Largest surviving fragment of the Weston meteorite (Peabody Museum, Yale University)

Largest surviving fragment of the Weston meteorite (Peabody Museum, Yale University)

George Gibbs and Benjamin Silliman

DECEMBER 14, 2018

Scientist of the Day - George Gibbs and Benjamin Silliman

Early on the morning of Dec. 14, 1807, an enormous fireball passed over Vermont and Massachusetts and exploded over the small town of Weston, near Fairfield, Connecticut.  Stones fell in a number of places in and around Weston.  Benjamin Silliman, a professor of chemistry and geology at Yale, rushed over with a colleague to interview witnesses and collect whatever fragments he could find.   We featured Silliman as a Scientist of the Day last summer, but we focused there on his successful efforts to persuade Yale to acquire the  Revolutionary War paintings of John Trumbull, in the process inventing the charitable gift annuity.  We mentioned then that Silliman was an early student and collector of meteorites, but pursued it no further.

Meteorites were a hot item at the time in geological circles, for only in 1803 had it been documented, in France, that stones actually do fall from the sky, and there had never been a documented meteor fall in North America.  So Silliman was eager to document this one.  The witnesses were cooperative, but most of the fragments were tiny.  Silliman heard tales of a large chunk that had fallen and searched for it in vain.  But the large stone did exist.  The farmer who found it sold it to George Gibbs.

Gibbs was a Rhode Island businessman, the latest in a line of wealthy merchants; he had been smitten by minerals on a trip to Europe and became an avid collector.  He bought two large collections overseas and brought them back to his home in Newport, where he continued to collect.  It is not known how he made it to Weston in 1807 and acquired his prize possession before Silliman could even find it.  But a magnificent specimen it was - a 36-pound chunk of meteoric iron.  It became the prize of his Newport collection.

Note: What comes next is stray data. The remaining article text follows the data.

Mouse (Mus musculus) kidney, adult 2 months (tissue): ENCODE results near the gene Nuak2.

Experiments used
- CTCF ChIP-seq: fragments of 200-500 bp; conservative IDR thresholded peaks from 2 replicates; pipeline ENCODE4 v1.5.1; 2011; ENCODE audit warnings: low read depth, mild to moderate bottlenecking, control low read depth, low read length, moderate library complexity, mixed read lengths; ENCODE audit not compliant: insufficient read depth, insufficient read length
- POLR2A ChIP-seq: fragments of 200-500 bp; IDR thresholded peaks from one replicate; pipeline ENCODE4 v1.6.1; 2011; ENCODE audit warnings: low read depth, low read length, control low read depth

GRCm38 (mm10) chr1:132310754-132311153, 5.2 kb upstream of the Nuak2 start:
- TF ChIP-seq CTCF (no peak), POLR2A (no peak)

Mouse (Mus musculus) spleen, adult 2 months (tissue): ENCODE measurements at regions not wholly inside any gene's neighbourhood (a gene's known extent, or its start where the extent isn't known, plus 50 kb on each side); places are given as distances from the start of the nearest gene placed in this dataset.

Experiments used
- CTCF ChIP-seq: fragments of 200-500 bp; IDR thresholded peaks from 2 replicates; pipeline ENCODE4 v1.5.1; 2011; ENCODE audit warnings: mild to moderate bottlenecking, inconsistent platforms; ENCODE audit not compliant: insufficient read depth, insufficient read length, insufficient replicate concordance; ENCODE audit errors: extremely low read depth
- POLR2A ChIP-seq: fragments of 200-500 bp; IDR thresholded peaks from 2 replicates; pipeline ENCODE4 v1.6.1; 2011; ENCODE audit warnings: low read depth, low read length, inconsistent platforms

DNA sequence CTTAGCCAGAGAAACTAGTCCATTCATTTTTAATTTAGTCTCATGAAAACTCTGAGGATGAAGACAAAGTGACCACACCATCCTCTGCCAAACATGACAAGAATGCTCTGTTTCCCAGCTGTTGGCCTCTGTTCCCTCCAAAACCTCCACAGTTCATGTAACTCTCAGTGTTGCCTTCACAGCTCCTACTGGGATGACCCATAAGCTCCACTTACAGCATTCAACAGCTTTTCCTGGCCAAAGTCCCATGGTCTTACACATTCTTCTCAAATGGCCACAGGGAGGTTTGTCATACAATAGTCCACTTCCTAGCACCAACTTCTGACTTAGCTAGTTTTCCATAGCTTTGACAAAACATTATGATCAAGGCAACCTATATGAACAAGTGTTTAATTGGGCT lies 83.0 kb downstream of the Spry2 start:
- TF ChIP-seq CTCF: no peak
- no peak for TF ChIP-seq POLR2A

Silliman was unfazed - Yale did not yet have a mineral and meteorite collection - and he wrote several accounts of the Weston event and undertook a chemical study of the fragments he did have.  He published the results in the Transactions of the American Philosophical Society in 1809 and in the Memoirs of the Connecticut Academy of Arts and Science in 1810.  We have both of these, but the second is more interesting, because the young Connecticut Academy had just launched its first journal, and Silliman's paper, "An account of the meteor which burst over Weston in Connecticut, in December 1807, and of the falling of Stones on that occasion" was published in volume 1 of the Memoirs.  We show you the opening page (second image).

Silliman did one other very smart thing - he befriended Gibbs.  The two put on a small show of some of Gibbs' collection at Yale in 1811, and when Gibbs finally decided to sell his collection in 1825, Silliman was first in line.  He helped raise the considerable sum of $20,000 to buy the 20,000-item collection (put that way, the price doesn't sound so bad - a dollar apiece), and the Weston meteorite came along with it.  The acquisition marked the beginning of the Mineral and Meteorite Collection at Yale, which was instantly the foremost such collection in the United States.  The Weston fragment, the foundation stone of the collection, is still on display at Yale's Peabody Museum (first image).

Dr. William B. Ashworth, Jr., Consultant for the History of Science, Linda Hall Library and Associate Professor, Department of History, University of Missouri-Kansas City. Comments or corrections are welcome; please direct to